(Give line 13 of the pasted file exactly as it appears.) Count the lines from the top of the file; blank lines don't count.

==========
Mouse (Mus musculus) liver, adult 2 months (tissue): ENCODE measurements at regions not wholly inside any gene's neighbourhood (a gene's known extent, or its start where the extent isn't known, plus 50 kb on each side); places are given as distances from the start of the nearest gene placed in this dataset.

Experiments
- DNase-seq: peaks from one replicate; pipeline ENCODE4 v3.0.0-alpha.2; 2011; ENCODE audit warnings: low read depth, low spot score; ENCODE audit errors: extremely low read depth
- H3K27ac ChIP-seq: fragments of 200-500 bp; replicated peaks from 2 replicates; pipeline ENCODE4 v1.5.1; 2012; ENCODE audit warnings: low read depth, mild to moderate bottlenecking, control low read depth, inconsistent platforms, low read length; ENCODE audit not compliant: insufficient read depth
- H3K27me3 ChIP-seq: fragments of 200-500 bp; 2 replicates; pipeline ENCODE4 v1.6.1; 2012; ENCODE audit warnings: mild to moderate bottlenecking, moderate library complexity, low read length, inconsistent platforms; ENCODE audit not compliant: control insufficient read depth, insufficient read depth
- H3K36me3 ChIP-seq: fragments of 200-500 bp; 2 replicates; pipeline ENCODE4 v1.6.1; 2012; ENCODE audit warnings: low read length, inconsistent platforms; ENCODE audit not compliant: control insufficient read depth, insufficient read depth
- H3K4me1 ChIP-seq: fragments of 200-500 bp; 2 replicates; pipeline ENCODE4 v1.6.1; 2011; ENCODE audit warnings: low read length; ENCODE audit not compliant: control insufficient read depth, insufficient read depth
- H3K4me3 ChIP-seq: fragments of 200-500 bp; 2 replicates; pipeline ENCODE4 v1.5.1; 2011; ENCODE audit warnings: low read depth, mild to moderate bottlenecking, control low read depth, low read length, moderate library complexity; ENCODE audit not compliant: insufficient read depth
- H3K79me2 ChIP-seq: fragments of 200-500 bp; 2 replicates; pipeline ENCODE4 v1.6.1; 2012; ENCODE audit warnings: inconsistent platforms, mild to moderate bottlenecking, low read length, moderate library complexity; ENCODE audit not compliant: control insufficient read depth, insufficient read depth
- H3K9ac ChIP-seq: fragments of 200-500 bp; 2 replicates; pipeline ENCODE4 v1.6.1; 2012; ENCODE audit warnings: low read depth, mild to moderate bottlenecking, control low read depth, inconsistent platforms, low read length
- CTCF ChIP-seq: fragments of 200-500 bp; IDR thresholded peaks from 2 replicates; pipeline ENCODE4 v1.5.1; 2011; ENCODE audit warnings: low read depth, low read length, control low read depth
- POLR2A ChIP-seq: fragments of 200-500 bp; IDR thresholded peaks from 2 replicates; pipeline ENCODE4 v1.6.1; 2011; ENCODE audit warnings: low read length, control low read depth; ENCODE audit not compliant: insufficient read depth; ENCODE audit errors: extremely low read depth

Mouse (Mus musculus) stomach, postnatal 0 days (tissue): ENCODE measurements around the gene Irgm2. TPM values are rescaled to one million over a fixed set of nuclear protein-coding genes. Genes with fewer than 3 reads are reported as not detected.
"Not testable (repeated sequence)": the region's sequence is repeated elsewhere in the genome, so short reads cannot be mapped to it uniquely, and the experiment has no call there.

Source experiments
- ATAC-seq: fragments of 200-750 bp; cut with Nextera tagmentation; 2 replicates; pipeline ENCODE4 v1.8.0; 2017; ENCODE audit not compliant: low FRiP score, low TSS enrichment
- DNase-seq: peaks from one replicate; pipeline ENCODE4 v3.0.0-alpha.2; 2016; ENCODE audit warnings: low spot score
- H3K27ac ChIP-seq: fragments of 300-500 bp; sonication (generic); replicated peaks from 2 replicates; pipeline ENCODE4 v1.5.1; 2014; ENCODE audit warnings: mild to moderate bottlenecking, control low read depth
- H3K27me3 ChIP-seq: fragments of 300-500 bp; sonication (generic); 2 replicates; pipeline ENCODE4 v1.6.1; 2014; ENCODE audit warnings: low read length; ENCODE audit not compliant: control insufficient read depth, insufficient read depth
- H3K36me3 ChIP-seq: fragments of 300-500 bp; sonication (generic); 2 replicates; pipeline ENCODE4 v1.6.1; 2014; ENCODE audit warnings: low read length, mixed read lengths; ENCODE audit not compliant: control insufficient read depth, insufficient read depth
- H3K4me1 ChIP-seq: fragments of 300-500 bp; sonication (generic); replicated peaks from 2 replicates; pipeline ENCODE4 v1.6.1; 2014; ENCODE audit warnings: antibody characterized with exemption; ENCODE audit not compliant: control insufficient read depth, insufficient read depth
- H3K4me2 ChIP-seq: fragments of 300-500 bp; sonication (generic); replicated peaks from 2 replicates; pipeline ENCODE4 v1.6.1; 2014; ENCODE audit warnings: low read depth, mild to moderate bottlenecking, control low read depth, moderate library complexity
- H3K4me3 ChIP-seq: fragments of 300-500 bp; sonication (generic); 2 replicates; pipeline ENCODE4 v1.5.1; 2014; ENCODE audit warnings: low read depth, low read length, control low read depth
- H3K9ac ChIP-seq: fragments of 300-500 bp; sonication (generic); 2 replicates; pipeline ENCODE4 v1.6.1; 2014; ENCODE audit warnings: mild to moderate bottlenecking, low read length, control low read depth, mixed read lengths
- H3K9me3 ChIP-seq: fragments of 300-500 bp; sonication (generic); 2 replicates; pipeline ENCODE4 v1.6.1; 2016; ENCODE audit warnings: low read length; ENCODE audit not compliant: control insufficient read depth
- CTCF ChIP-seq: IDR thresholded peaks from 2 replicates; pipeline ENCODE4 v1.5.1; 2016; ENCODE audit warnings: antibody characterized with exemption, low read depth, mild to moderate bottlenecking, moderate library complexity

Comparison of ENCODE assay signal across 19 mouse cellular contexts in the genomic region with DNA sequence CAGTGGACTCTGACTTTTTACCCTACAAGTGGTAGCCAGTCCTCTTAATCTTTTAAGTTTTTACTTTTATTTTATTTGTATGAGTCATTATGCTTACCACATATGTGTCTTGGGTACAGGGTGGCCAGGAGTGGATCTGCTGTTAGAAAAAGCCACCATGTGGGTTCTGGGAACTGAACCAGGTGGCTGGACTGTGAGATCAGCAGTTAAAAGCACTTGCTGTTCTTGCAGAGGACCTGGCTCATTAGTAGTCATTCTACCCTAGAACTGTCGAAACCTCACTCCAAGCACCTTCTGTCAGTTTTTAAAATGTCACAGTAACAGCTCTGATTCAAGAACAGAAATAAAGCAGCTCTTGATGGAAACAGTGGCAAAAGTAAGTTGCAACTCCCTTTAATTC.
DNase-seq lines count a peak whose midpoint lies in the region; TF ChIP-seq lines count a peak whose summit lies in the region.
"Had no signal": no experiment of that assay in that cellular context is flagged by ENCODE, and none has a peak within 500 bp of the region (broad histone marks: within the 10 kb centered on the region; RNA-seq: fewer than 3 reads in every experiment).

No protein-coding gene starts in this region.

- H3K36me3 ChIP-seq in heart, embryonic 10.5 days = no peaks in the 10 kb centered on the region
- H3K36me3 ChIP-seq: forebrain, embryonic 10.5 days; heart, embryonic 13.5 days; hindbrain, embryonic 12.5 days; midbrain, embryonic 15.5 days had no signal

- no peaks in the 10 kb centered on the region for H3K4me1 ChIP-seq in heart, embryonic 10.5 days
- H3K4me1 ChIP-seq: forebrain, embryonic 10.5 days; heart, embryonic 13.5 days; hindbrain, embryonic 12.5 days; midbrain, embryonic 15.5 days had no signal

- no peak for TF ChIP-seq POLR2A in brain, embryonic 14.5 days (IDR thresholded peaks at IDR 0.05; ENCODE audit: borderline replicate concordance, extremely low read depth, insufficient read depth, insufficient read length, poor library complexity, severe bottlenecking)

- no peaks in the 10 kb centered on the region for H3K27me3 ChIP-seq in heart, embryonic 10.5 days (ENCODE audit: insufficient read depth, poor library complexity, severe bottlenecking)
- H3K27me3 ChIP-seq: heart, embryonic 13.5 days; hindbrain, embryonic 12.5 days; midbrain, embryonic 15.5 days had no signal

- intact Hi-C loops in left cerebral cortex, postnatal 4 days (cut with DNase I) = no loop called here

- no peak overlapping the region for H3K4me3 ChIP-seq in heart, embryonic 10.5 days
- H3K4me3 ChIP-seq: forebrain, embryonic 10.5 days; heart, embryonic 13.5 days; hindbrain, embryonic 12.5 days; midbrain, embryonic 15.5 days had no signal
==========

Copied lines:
Mouse (Mus musculus) stomach, postnatal 0 days (tissue): ENCODE measurements around the gene Irgm2. TPM values are rescaled to one million over a fixed set of nuclear protein-coding genes. Genes with fewer than 3 reads are reported as not detected.